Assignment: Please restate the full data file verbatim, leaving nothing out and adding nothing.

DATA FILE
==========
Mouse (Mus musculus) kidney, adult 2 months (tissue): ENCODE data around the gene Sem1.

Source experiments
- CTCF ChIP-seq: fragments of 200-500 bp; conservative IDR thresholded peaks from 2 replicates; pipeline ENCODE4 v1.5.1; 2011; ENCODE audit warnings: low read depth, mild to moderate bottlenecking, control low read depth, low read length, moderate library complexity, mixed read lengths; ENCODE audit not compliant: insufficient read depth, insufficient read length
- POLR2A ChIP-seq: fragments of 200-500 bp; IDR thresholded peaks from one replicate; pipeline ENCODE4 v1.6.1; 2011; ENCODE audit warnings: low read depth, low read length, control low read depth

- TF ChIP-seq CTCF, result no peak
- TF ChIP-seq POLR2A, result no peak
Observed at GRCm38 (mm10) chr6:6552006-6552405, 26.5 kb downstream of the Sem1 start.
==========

Mouse (Mus musculus) kidney, adult 2 months (tissue): ENCODE data around the gene Sem1.

Source experiments
- CTCF ChIP-seq: fragments of 200-500 bp; conservative IDR thresholded peaks from 2 replicates; pipeline ENCODE4 v1.5.1; 2011; ENCODE audit warnings: low read depth, mild to moderate bottlenecking, control low read depth, low read length, moderate library complexity, mixed read lengths; ENCODE audit not compliant: insufficient read depth, insufficient read length
- POLR2A ChIP-seq: fragments of 200-500 bp; IDR thresholded peaks from one replicate; pipeline ENCODE4 v1.6.1; 2011; ENCODE audit warnings: low read depth, low read length, control low read depth

- TF ChIP-seq CTCF, result no peak
- TF ChIP-seq POLR2A, result no peak
Observed at GRCm38 (mm10) chr6:6552006-6552405, 26.5 kb downstream of the Sem1 start.